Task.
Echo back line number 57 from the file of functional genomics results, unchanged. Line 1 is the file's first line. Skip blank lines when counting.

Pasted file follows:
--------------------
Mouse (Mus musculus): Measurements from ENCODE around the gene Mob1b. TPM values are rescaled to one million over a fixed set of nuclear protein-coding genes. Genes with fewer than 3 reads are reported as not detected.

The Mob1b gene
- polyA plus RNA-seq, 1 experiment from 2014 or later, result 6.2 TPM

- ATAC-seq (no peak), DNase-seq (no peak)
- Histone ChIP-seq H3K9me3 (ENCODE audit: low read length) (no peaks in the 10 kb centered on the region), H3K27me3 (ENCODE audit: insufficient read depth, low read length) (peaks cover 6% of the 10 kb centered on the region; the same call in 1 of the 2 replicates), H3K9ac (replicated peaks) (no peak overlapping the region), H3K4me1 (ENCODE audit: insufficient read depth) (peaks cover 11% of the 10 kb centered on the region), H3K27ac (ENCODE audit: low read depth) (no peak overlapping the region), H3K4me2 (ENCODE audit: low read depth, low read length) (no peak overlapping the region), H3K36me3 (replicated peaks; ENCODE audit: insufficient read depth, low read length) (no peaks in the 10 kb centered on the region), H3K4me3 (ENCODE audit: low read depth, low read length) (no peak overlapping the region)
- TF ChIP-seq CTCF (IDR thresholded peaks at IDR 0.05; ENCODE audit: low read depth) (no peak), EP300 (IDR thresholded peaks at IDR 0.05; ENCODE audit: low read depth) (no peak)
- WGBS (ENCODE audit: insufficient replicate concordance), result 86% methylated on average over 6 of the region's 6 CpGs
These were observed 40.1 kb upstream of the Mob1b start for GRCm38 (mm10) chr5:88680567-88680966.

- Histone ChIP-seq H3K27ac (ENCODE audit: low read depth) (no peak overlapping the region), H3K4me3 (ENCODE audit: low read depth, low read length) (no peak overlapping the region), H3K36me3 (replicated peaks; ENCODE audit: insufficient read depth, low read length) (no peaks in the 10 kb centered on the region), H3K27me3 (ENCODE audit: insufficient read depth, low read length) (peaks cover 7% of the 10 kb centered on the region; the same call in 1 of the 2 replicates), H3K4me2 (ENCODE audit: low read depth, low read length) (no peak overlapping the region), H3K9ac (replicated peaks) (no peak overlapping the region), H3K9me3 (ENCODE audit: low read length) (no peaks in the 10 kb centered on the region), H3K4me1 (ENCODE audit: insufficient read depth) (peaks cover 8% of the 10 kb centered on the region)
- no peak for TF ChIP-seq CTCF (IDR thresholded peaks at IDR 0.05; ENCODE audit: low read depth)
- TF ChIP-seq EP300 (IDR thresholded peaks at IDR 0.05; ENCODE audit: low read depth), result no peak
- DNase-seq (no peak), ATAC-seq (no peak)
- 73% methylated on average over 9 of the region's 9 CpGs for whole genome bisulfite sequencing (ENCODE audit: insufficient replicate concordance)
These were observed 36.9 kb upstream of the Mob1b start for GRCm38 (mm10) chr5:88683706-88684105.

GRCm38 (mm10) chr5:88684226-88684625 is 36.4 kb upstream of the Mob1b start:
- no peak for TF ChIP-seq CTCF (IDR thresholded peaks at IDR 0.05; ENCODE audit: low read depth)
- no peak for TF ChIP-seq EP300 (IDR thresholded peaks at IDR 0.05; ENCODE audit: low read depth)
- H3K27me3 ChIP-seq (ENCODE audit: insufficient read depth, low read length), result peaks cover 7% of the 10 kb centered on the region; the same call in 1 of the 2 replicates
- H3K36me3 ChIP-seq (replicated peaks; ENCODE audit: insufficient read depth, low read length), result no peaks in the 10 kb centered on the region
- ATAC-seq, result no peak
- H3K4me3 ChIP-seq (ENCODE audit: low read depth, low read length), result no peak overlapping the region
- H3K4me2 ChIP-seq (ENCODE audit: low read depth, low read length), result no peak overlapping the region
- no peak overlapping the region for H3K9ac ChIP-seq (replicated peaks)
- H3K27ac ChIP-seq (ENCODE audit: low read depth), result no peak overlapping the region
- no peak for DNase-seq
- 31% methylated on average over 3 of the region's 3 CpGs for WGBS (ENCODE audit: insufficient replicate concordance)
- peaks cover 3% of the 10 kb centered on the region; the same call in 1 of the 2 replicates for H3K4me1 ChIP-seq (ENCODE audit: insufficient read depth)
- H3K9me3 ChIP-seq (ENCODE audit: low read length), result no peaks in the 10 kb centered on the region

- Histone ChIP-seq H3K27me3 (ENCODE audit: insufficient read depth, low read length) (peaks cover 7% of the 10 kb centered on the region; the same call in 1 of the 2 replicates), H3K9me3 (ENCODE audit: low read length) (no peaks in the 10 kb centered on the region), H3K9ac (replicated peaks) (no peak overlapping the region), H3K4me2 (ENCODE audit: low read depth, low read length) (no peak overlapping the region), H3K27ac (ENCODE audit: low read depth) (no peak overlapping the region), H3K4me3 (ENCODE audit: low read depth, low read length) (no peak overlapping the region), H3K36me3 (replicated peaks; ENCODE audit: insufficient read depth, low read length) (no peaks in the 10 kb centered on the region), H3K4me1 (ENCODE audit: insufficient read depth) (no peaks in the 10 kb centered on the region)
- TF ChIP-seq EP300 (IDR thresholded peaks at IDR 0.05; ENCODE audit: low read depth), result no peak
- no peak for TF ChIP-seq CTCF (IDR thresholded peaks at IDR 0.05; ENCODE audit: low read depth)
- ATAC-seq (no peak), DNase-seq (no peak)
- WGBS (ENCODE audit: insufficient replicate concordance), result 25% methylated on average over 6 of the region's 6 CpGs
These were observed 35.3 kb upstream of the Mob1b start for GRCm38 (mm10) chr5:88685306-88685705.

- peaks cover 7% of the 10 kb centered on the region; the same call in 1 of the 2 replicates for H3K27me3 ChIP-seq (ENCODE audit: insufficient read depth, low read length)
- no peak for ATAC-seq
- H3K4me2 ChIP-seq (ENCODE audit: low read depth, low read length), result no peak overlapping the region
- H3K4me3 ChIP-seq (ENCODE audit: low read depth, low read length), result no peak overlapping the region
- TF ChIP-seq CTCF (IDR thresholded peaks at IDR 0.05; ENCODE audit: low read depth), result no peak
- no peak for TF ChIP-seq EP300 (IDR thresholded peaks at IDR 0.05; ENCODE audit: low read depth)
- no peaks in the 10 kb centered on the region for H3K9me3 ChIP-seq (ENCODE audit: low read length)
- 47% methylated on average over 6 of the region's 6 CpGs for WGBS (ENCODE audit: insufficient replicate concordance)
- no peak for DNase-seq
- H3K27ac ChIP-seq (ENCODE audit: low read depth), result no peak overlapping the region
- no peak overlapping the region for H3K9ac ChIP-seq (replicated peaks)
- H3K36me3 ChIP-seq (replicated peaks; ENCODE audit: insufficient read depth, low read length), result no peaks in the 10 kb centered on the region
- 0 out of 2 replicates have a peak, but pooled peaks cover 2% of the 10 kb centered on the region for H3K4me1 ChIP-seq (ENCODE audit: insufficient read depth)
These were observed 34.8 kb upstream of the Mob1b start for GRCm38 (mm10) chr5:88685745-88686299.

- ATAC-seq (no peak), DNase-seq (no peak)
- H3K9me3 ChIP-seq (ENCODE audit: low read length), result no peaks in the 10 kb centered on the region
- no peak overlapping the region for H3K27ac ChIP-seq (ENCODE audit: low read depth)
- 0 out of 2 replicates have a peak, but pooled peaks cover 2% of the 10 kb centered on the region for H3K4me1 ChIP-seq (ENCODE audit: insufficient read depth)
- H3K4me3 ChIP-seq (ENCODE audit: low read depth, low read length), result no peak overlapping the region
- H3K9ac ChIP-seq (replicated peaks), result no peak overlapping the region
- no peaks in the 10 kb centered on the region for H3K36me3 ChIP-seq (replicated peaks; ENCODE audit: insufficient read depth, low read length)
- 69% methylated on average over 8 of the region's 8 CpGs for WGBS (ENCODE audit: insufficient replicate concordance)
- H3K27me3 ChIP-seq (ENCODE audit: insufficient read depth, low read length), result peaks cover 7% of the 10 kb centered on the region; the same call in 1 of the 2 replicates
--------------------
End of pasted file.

- H3K27me3 ChIP-seq (ENCODE audit: insufficient read depth, low read length), result peaks cover 7% of the 10 kb centered on the region; the same call in 1 of the 2 replicates